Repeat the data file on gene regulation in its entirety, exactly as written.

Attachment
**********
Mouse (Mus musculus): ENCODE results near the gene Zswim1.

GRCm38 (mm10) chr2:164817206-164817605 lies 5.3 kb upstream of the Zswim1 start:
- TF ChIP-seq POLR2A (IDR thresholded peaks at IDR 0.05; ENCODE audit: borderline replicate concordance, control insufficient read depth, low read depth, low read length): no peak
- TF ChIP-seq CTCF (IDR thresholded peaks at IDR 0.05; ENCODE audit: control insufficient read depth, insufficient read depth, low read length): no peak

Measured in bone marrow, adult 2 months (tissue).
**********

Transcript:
Mouse (Mus musculus): ENCODE results near the gene Zswim1.

GRCm38 (mm10) chr2:164817206-164817605 lies 5.3 kb upstream of the Zswim1 start:
- TF ChIP-seq POLR2A (IDR thresholded peaks at IDR 0.05; ENCODE audit: borderline replicate concordance, control insufficient read depth, low read depth, low read length): no peak
- TF ChIP-seq CTCF (IDR thresholded peaks at IDR 0.05; ENCODE audit: control insufficient read depth, insufficient read depth, low read length): no peak

Measured in bone marrow, adult 2 months (tissue).